A Message from Kahu Alan Akana


We began the Season of Advent on Sunday! The church is decorated with the Christmas tree, Advent wreath, poinsettias, and the beautiful Nativity seen on the communion table. Shellee Riggio shared personal words about “hope” (our theme for the day) and then danced a stunning American Sign Language interpretation to the song “I Hope You Dance.” Kathleen Dahill sung a perfect solo for the day and taught the congregation a new song about waiting for the Lord (another Advent theme).

In my message, I talked about preparation for the many ways Christ comes to us (and, yes, another Advent theme!). I said that it was a bit like when my son Palani used to visit me after I moved to Dallas and how I anticipated and prepared for each visit. It was also very much like when he came to live with me full-time in California just before his junior year in high school. God, in Christ, comes to us over and over again, and yet, God also comes to stay and never leaves. The question to ask is: “How do we constantly prepare for his presence among us—today, tomorrow and for the rest of our lives?”

I also shared a famous Russian painting by the 15th century artist Andrei Rublev called “The Holy Trinity.” (There is a picture of it below.) It is a very different image of the Trinity than the pictures I saw growing up, in college where I studied philosophy and religion, and in seminary. In most of those pictures, the figures are typically very masculine: an old man with a long white beard, a younger man with a long brown or blonde beard, and a dove or other figure or symbol for the Holy Spirit. The images in those pictures also indicate an authoritarian God, and frankly, a Caucasian God. In Rublev’s iconic painting, however, we see three figures sitting around a table enjoying a meal from a common vessel. Their heads are bowed in humility to one another and they sit as equals.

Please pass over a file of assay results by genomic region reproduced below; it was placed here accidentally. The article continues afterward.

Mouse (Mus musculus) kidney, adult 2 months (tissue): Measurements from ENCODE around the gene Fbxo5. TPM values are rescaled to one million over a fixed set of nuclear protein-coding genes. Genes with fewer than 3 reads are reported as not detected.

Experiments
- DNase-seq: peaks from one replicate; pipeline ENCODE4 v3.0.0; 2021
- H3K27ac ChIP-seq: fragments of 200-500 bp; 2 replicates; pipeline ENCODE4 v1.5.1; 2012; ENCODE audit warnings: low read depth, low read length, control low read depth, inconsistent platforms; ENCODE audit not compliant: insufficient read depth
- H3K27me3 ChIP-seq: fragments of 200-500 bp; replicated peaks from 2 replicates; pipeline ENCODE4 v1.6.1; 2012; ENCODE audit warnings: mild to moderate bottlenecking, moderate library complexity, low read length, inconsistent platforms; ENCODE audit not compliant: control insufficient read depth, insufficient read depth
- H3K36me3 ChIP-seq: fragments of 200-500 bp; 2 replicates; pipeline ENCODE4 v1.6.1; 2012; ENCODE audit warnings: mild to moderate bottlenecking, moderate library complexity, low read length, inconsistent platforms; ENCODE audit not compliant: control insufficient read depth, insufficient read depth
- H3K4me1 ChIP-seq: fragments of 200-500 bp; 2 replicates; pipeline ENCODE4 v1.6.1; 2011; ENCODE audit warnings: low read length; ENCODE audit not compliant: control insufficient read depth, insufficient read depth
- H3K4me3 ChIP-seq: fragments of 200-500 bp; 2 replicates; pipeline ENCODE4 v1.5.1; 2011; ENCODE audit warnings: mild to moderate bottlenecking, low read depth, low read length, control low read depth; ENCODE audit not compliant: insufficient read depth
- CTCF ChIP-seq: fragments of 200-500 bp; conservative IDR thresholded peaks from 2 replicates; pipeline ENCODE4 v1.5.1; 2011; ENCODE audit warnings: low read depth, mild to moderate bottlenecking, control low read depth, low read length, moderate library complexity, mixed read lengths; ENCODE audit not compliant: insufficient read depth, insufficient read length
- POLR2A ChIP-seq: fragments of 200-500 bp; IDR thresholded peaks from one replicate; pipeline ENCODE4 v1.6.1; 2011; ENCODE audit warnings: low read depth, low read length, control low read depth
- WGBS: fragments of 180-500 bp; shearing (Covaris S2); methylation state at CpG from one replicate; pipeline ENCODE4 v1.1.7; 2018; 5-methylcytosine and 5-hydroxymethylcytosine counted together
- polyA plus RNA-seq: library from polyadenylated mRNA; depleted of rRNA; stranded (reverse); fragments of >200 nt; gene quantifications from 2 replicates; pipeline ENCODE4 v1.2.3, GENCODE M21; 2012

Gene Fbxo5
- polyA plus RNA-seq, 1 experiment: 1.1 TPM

On the front of the table, in the center just below the bowl, there is a rectangle with remnants of glue. Some art historians believe there was once a mirror attached there. Whenever someone saw the painting, they saw themselves as part of this humble and intimate communion of God! During the Season of Advent, may we remind ourselves that God is relational, intimate and inviting. What more hope for the world do we need than that?

Aloha nui!

Kahu Alan Akana

“The Holy Trinity” By Andrei Rublev


Our Kahu (Pastor) offers a weekly message in church most Sundays during the year. Click HERE to see a video of a recent message from Sunday morning. You may see the Koloa Union Church YouTube channel to see many of his past messages and subscribe in order be notified when a new message is posted. Please share these videos with friends and invite them to church. Please feel free to “Like” any of the videos you see and share them on social media, such as Facebook, so that others will notice them.

“A Message from Kahu Alan Akana” is provided most weeks by the Kahu (Pastor) of Koloa Union Church, a congregation of the United Church of Christ (UCC), a member of the Kauai Association and Hawaii Conference.